In her responsive separate statement of undisputed facts, Laclette acknowledged she had had no contact with Galindo since the conclusion of the trial in the underlying action on January 25, 2005. However, Laclette argued that although she had been making her payments as agreed, "[t]here are still potential issues that may arise. For example, whether all payments have been made, the amounts of payments, the date of payments, whether Ramirez is entitled to an entry of judgment, or Laclette is entitled to a dismissal with prejudice. Galindo would be directly involved in resolving any such disputes."

d. Trial Court's Ruling

On October 24, 2008, the matter came on for hearing. The trial court granted summary judgment in favor of Galindo and the Galindo firm, finding no triable issue of material fact as to the application of the statute of limitations of section 340.6 to Laclette's causes of action for legal malpractice and breach of fiduciary duty and that Laclette commenced this action more than one year after she discovered the facts constituting the alleged wrongful act or omission by defendants.

In its written ruling, the trial court based its determination on the following: (1) Laclette's claim for legal malpractice and breach of fiduciary duty are governed by the one-year limitations period of section 340.6; (2) Laclette discovered facts for purposes of commencing the one-year limitations period on January 24, 2005, at the conclusion of the trial in the underlying action; (3) Laclette sustained actual injury for purposes of commencing the one-year limitations period on January 24, 2005, when she became obligated to pay the settlement in the underlying action; (4) Laclette had no contact with Galindo after January 24, 2005; (5) Galindo did not provide any legal services to Laclette after January 24, 2005; and (6) Laclette filed the instant action on February 9, 2007.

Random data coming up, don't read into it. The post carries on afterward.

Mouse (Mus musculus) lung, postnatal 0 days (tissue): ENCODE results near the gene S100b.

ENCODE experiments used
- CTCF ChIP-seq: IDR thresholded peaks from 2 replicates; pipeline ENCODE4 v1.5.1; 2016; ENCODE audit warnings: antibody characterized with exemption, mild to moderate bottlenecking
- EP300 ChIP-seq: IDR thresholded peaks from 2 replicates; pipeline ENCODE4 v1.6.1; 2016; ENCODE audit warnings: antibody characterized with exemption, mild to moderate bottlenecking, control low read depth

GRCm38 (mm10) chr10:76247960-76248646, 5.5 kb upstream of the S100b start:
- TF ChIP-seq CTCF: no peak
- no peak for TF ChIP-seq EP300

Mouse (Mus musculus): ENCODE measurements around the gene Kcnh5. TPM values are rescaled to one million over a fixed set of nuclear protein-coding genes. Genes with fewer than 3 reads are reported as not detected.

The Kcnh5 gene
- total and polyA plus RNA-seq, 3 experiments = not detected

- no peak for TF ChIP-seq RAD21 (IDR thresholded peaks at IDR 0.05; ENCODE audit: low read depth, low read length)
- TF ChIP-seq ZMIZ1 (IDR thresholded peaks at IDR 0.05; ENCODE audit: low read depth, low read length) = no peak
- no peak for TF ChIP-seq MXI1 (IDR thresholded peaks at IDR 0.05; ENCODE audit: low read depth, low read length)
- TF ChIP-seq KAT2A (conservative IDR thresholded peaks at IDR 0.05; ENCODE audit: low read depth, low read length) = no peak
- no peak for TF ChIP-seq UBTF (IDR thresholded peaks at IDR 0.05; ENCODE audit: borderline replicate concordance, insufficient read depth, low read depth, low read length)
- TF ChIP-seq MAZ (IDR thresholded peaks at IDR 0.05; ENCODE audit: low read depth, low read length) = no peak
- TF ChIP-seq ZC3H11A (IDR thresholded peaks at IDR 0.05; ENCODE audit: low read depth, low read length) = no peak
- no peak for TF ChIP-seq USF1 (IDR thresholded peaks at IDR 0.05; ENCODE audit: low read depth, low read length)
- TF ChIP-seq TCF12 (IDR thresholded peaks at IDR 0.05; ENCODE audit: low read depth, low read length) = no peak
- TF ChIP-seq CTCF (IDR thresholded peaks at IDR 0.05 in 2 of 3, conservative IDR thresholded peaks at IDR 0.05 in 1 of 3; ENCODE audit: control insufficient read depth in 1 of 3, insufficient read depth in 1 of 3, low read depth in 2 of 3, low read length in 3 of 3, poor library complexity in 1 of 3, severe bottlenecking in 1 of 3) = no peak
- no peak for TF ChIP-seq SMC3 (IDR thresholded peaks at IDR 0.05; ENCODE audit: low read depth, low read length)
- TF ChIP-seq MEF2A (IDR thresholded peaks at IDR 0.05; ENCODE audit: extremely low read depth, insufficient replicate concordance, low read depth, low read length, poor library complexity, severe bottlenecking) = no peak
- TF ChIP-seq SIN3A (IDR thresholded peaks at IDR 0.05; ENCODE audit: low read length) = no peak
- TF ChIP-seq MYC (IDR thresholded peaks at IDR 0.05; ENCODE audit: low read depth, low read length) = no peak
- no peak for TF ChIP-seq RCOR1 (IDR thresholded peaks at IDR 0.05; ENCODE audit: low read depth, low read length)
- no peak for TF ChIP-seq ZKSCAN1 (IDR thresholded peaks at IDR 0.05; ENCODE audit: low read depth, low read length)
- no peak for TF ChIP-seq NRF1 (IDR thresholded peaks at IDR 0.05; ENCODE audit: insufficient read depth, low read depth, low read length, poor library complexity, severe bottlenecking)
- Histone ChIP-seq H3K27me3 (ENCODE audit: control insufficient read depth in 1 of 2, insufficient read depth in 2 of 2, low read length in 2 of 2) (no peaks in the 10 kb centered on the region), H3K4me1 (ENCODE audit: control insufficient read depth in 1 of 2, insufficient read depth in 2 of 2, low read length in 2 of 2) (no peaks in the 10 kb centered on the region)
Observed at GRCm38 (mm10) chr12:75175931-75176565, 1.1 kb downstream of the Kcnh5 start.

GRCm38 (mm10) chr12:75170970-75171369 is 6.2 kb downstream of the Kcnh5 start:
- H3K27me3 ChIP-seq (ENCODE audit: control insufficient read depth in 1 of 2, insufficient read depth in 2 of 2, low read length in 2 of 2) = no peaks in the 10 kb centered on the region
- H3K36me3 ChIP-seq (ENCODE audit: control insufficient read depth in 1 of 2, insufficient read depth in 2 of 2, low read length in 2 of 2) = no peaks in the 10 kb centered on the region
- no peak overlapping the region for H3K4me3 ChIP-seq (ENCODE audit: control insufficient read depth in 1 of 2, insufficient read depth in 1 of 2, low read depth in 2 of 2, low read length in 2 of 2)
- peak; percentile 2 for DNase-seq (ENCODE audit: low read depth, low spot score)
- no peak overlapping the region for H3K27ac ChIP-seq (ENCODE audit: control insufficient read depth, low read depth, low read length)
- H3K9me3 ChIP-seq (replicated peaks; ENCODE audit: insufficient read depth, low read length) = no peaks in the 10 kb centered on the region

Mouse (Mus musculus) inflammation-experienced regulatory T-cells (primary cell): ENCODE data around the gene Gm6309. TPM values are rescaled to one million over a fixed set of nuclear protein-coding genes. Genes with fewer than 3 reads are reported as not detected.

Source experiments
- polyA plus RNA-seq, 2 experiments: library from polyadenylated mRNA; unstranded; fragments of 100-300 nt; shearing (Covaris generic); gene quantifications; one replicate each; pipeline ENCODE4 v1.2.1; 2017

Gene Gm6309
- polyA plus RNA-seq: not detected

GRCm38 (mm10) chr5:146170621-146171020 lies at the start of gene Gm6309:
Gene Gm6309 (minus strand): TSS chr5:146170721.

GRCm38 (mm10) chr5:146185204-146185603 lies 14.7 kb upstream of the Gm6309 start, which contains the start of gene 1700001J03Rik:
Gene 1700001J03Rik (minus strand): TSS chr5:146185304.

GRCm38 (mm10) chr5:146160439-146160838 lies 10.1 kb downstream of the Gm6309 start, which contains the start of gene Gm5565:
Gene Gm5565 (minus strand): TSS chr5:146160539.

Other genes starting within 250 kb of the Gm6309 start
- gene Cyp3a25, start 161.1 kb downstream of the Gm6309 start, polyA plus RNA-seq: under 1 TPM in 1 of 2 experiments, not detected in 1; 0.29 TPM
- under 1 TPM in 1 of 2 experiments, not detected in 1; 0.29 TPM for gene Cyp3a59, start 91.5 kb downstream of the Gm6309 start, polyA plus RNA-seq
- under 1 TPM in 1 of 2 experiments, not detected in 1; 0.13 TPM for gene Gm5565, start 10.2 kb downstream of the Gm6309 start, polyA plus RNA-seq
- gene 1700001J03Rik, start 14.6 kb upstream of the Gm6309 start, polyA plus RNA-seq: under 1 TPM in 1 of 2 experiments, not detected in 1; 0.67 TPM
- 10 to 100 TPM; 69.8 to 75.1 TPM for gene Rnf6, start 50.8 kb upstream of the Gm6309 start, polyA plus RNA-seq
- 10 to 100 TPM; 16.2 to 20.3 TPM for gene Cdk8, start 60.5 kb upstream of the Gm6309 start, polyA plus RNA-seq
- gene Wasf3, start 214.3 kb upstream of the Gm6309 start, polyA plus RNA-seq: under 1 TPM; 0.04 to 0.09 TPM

The trial court further ruled the fact that the court in the underlying action retained jurisdiction over the settlement in that action under section 664.6 did not constitute continuing representation which would toll the statute of limitations. The trial court found Rubenstein v. Barnes (1987) 195 Cal.App.3d 276, was controlling. The trial court ruled Galindo's failure to formally withdraw as counsel did not constitute continued representation to toll the statute of limitations, and the fact the court retained jurisdiction over an issue does not constitute continued representation when the attorney performs no further services for the client.